Further, the Co-Rapporteur inquired whether the State party had introduced any procedure regarding the notification on rights, including in a written format in an appropriate language that the prisoners understood, from the very outset of their detention. Other questions related to fundamental legal safeguards referred to the unified electronic system of custody records and the Co-Rapporteur asked whether the system was fully functional and contained a comprehensive record on custody, meaning all aspects of custody and all measures taken in connection with it.
In the past, Serbia was repeatedly criticised by various human rights international mechanisms for poor conditions of detention and overcrowding. Over the past few years, significant and meaningful steps had been taken to renovate and increase the capacity of the existing detention infrastructure and to build new detention facilities. The Committee welcomed all these initiatives aimed at improving the material conditions in detention and commended the State party for the progress that it had made in improving the detention conditions. Nevertheless, according to the reports, in the pre-trial sections overcrowding remained a serious problem. Overcrowding became even more pressing during COVID-19, even though State authorities had reduced the number of detainees using alternative, non-custodial measures and conditional release. Despite all these shortcomings, the Committee welcomed the measures taken by the Serbian authorities to reduce overcrowding by promoting alternative, non-custodial measures and to facilitate conditional release.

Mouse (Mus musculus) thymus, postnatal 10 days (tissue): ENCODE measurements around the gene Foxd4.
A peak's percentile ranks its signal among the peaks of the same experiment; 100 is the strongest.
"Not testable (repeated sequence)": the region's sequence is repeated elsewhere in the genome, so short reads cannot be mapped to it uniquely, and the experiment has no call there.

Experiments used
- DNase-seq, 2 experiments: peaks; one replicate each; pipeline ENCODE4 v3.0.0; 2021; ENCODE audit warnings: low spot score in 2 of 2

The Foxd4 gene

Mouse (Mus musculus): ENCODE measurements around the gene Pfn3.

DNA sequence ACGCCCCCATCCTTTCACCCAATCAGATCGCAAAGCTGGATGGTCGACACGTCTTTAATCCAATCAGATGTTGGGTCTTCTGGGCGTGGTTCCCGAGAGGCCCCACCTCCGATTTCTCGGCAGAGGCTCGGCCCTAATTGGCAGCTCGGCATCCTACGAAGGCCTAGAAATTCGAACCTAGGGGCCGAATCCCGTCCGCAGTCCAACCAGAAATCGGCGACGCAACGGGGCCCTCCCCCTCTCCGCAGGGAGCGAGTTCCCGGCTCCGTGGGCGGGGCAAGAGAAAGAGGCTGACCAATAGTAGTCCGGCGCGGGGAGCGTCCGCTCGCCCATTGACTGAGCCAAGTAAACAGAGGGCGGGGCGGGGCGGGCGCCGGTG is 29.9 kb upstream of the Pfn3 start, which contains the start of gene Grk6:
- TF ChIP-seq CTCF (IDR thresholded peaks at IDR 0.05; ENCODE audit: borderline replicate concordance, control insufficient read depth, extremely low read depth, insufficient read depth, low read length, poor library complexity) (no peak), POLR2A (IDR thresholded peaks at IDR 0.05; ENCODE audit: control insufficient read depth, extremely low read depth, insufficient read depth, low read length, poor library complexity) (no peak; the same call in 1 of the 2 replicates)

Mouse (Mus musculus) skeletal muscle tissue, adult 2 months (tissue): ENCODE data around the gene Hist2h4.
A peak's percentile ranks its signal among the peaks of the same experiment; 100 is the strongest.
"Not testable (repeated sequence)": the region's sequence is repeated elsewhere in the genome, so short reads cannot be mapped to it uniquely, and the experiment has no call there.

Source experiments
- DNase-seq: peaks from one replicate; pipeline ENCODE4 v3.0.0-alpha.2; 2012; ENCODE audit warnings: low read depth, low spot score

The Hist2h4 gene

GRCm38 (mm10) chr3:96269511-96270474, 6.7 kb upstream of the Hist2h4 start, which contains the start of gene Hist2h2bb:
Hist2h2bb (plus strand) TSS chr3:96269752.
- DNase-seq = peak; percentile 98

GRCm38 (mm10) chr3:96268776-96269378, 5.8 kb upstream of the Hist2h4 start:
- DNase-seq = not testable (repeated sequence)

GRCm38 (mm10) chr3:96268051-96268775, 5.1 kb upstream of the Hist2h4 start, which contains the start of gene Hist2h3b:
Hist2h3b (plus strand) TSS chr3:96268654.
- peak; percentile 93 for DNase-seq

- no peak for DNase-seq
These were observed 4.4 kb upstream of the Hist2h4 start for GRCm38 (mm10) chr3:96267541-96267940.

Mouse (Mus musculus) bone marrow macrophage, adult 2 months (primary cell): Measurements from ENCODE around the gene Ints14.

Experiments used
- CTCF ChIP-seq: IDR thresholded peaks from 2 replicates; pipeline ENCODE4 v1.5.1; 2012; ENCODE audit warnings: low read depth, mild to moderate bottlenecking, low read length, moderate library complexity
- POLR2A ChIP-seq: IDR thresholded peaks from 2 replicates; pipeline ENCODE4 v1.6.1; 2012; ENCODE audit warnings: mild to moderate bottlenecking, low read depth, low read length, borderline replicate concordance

The State party had reported, in addition to the control mechanisms established to prevent torture or inhuman and degrading treatment in the penitentiary correctional institutes, that it had introduced a new type of judicial control of the enforcement of criminal sanctions, namely a judge for the enforcement of criminal sanctions. The Committee would like further information on this matter.
Ms. Racu believed that effective prosecution and punishment of State agents accused of torture and other forms of ill-treatment was not guaranteed in the current legal framework based mainly around the Criminal Procedure Code. Even though the Public Prosecutor was entitled to govern pre-investigative and investigative procedure, this body still did not have effective control over the Police.